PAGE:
At the same time, Lew has reached Aldaran, where he learns that Terran weapons are being bought and sold openly - a violation of the Compact formed at the end of the Ages of Chaos, to ensure that its horrors would never recur. By the Compact, Darkovans were forbidden to carry any weapons capable of killing without putting the user in the direct and immediate position of being killed himself. Therefore, while swords and daggers were permitted on Darkover, most alien weapons (especially guns or blasters) are forbidden. Kermiac, Lord Aldaran, is determined that Darkover be accepted as independent and equal in the eyes of the Terran Empire, and he sees the Darkovan matrix technology as something that can be offered or demonstrated to show they deserve equality. But they don't have enough trained telepaths to control a high-level Matrix strong enough to be impressive. Lew is willing to work with Beltran, Kermiac's son, along with several of Kermiac's wards, and the mysterious Robert Kadarin, training them to create a laran circle.
Lew falls in love with the proposed Keeper of the Circle, Marjorie - a dangerous act since detachment and precision are needed to control the powerful forces they plan to deal with. Another problem is that the only high-level Matrix available to them was used as a weapon during the Ages of Chaos. Kadarin and Beltran, unwilling to accept what they see as superstition, believe that they can control the Sharra matrix's malevolent destructiveness... unaware that the stone can corrupt and control the minds of the circle members. At first things go well, but they need more telepaths to do what they desire, so Beltran orders the kidnapping of Danilo, who he was told had no love for the Comyn. But Danilo had already sworn himself to Regis' service, and refused to co-operate. Beltran was already ambitious before encountering the Sharra matrix - when his father's death makes him Lord Aldaran things go very badly and Sharra is unleashed: out of control. Then Lew is forced against his will to participate in the rages of destruction that Sharra unleashes on the countryside and the Terran city of Caer Donn - in a grim demonstration that the Compact was developed to protect mainly from laran weapons.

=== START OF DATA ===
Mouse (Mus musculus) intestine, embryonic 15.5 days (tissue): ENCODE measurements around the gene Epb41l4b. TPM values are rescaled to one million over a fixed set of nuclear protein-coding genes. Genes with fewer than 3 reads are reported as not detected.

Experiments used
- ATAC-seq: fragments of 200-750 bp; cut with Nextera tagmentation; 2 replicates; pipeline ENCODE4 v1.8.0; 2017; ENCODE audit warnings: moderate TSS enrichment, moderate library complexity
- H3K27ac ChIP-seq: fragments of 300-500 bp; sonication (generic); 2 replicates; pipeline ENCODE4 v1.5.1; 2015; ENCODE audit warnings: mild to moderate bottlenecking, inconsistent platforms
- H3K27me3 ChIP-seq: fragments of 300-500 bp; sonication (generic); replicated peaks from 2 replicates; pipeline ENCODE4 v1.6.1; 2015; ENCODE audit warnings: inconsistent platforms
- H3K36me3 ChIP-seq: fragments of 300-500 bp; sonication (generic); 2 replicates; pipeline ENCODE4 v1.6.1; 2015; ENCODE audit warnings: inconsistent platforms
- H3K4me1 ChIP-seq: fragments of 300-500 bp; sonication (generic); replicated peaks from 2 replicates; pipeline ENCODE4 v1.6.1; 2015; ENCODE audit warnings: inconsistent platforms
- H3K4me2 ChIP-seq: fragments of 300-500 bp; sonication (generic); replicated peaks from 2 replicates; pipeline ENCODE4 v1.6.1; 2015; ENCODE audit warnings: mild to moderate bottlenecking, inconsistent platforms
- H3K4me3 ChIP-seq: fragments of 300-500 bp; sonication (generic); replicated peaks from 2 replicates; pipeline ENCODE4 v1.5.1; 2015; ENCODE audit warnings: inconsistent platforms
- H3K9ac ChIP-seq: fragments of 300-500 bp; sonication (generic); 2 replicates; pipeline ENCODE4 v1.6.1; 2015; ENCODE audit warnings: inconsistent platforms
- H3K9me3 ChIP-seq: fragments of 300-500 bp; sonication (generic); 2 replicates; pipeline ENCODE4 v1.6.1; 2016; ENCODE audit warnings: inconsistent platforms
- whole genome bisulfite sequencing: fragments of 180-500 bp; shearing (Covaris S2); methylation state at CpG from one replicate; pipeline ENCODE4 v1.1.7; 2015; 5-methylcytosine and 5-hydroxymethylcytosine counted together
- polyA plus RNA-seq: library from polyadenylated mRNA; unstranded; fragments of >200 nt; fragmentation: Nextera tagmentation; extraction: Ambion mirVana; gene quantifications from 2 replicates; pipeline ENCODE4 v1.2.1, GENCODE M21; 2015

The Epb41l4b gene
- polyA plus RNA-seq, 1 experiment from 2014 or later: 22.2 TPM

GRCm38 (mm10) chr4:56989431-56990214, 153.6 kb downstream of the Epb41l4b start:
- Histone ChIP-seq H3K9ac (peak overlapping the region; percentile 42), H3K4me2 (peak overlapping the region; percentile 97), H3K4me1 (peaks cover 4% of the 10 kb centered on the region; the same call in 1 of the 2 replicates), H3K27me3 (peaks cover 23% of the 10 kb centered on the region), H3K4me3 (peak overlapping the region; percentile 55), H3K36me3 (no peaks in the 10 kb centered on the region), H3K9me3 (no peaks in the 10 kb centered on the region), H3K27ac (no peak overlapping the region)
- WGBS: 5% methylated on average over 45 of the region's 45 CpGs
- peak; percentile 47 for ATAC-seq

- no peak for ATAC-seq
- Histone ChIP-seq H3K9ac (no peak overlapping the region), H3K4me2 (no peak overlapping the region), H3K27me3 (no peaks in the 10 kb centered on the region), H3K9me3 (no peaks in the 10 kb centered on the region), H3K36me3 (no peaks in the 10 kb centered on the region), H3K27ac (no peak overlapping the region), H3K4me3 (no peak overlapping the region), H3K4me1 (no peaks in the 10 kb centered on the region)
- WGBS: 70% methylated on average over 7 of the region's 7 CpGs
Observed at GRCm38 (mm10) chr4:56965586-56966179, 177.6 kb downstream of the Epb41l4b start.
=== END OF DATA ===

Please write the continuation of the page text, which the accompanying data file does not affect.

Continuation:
This is great stuff - the fate of kingdoms and cities in the balance, personal loyalty tested and demonstrated, old truths brought to light, the sacrifice of youthful ideals for the realization of responsibility... and overhanging all is a sense of impending doom and tragedy to come. There are also flashes of humor and wonder, too. My plot summary may seem long, but it barely starts to give the idea of this detailed, well-thought, integrated book. Bradley uses the narration method of alternating chapter viewpoints between Regis Hastur and Lew Alton, and it works very well in giving different perspectives to events when they separate in the middle and then converge to finish. Bradley fashions a very satisfying ending by bringing all her plot threads to hard-won conclusions. This one is a Keeper.
Sharra's Exile (1981) - this is essentially a replacement for The Sword of Aldones (1962) - corresponding most closely near the middle (Ch.8/Ch.8), and diverging at beginning/end. Some events and characters are common to both, but with different outcomes or motivations. Chapter 2 of Book One is "Blood Will Tell" from The Keeper's Price (1981), with only minor revisions. In series chronology, this takes place after The Heritage of Hastur.